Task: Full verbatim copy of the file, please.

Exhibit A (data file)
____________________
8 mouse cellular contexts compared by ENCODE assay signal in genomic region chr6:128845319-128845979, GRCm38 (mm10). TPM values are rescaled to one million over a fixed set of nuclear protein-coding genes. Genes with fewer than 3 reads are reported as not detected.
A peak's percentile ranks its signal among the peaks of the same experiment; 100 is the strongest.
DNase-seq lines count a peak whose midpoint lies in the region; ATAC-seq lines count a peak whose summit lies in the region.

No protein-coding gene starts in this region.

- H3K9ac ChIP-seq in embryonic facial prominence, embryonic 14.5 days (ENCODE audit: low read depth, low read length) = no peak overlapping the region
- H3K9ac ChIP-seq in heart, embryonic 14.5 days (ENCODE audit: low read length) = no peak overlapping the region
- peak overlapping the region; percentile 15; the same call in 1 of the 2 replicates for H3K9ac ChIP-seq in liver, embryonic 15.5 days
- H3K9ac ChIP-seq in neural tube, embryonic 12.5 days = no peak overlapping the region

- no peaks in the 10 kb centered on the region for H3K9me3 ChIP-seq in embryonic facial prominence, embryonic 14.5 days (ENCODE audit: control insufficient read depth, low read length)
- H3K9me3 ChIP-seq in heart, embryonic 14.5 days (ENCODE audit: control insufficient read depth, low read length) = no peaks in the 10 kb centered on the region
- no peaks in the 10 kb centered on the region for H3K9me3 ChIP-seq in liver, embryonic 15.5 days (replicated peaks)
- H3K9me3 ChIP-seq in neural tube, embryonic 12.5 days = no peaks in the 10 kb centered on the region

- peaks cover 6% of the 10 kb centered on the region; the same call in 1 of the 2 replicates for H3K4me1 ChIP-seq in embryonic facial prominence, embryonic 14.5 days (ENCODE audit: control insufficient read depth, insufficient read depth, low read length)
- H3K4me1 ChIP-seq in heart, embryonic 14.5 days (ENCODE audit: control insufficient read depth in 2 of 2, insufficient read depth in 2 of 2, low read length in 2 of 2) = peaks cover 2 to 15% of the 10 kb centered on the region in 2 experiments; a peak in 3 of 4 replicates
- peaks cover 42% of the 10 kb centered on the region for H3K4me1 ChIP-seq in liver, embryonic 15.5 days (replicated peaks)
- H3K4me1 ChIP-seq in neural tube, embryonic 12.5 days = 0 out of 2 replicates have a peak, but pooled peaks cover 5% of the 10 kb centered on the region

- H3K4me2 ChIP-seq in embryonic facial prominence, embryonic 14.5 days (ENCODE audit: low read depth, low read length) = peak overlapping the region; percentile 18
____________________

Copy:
8 mouse cellular contexts compared by ENCODE assay signal in genomic region chr6:128845319-128845979, GRCm38 (mm10). TPM values are rescaled to one million over a fixed set of nuclear protein-coding genes. Genes with fewer than 3 reads are reported as not detected.
A peak's percentile ranks its signal among the peaks of the same experiment; 100 is the strongest.
DNase-seq lines count a peak whose midpoint lies in the region; ATAC-seq lines count a peak whose summit lies in the region.

No protein-coding gene starts in this region.

- H3K9ac ChIP-seq in embryonic facial prominence, embryonic 14.5 days (ENCODE audit: low read depth, low read length) = no peak overlapping the region
- H3K9ac ChIP-seq in heart, embryonic 14.5 days (ENCODE audit: low read length) = no peak overlapping the region
- peak overlapping the region; percentile 15; the same call in 1 of the 2 replicates for H3K9ac ChIP-seq in liver, embryonic 15.5 days
- H3K9ac ChIP-seq in neural tube, embryonic 12.5 days = no peak overlapping the region

- no peaks in the 10 kb centered on the region for H3K9me3 ChIP-seq in embryonic facial prominence, embryonic 14.5 days (ENCODE audit: control insufficient read depth, low read length)
- H3K9me3 ChIP-seq in heart, embryonic 14.5 days (ENCODE audit: control insufficient read depth, low read length) = no peaks in the 10 kb centered on the region
- no peaks in the 10 kb centered on the region for H3K9me3 ChIP-seq in liver, embryonic 15.5 days (replicated peaks)
- H3K9me3 ChIP-seq in neural tube, embryonic 12.5 days = no peaks in the 10 kb centered on the region

- peaks cover 6% of the 10 kb centered on the region; the same call in 1 of the 2 replicates for H3K4me1 ChIP-seq in embryonic facial prominence, embryonic 14.5 days (ENCODE audit: control insufficient read depth, insufficient read depth, low read length)
- H3K4me1 ChIP-seq in heart, embryonic 14.5 days (ENCODE audit: control insufficient read depth in 2 of 2, insufficient read depth in 2 of 2, low read length in 2 of 2) = peaks cover 2 to 15% of the 10 kb centered on the region in 2 experiments; a peak in 3 of 4 replicates
- peaks cover 42% of the 10 kb centered on the region for H3K4me1 ChIP-seq in liver, embryonic 15.5 days (replicated peaks)
- H3K4me1 ChIP-seq in neural tube, embryonic 12.5 days = 0 out of 2 replicates have a peak, but pooled peaks cover 5% of the 10 kb centered on the region

- H3K4me2 ChIP-seq in embryonic facial prominence, embryonic 14.5 days (ENCODE audit: low read depth, low read length) = peak overlapping the region; percentile 18